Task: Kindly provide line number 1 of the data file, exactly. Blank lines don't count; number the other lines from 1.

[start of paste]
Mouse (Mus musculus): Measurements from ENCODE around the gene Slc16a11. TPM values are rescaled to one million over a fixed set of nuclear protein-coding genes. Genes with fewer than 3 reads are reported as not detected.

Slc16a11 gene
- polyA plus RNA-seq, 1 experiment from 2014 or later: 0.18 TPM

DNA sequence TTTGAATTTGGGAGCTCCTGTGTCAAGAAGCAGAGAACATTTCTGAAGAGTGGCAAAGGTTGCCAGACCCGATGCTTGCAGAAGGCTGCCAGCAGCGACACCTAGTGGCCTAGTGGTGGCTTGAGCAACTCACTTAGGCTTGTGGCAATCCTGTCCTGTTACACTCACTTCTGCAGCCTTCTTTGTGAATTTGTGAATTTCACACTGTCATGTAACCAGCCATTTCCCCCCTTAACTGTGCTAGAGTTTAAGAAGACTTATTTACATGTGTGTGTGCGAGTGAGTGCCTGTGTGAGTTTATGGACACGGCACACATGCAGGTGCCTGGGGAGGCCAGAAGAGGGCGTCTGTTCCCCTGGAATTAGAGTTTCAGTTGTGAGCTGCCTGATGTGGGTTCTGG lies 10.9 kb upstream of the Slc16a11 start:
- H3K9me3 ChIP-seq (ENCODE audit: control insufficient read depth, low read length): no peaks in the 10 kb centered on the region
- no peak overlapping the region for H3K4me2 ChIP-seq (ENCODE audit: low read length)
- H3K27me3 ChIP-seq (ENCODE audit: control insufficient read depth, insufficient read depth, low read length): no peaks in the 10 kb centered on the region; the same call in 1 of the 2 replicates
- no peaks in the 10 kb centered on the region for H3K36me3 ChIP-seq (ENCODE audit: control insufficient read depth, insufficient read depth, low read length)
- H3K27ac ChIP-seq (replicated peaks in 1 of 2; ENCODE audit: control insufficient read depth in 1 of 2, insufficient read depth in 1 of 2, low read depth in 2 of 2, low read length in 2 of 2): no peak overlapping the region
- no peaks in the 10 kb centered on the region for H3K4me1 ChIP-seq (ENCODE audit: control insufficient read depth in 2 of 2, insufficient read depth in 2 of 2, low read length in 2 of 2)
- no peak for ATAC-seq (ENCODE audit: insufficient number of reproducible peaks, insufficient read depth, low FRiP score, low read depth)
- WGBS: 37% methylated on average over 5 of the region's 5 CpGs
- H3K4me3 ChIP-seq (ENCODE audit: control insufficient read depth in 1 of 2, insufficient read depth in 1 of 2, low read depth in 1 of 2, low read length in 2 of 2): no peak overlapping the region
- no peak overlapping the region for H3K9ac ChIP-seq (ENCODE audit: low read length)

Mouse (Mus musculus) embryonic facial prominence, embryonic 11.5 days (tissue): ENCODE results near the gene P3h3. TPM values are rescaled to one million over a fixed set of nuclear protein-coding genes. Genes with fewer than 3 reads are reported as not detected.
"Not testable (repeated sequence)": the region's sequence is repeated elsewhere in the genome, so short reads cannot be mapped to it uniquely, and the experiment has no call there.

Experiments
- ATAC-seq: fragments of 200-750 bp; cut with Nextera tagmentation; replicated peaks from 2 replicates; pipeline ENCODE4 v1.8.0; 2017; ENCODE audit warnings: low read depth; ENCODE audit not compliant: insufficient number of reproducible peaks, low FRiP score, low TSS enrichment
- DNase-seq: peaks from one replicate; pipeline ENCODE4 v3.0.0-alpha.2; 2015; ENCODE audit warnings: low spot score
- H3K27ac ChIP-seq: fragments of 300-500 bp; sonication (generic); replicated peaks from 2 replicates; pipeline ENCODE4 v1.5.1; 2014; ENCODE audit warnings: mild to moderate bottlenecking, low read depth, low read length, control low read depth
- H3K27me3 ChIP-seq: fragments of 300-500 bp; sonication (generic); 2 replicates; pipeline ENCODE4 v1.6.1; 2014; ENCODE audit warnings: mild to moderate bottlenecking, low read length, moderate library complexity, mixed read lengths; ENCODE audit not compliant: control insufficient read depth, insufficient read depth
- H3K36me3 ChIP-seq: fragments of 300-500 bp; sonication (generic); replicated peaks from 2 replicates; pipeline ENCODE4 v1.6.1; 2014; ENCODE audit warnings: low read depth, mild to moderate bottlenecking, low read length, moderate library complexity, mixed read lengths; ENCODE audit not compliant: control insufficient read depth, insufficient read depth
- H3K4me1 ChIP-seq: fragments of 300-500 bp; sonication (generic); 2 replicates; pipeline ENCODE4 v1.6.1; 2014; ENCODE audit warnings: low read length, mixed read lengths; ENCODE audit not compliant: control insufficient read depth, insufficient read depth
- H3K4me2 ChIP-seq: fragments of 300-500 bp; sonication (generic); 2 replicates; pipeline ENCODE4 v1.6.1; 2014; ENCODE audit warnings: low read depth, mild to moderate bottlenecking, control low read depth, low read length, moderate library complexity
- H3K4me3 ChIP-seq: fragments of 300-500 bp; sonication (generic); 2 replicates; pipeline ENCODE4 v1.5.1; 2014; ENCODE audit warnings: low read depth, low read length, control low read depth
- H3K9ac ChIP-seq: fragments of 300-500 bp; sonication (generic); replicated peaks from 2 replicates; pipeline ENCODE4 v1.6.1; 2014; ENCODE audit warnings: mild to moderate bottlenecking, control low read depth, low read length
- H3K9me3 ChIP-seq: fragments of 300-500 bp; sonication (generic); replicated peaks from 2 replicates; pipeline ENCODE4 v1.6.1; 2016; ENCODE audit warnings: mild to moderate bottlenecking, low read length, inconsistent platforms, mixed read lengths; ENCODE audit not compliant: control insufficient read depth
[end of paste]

Mouse (Mus musculus): Measurements from ENCODE around the gene Slc16a11. TPM values are rescaled to one million over a fixed set of nuclear protein-coding genes. Genes with fewer than 3 reads are reported as not detected.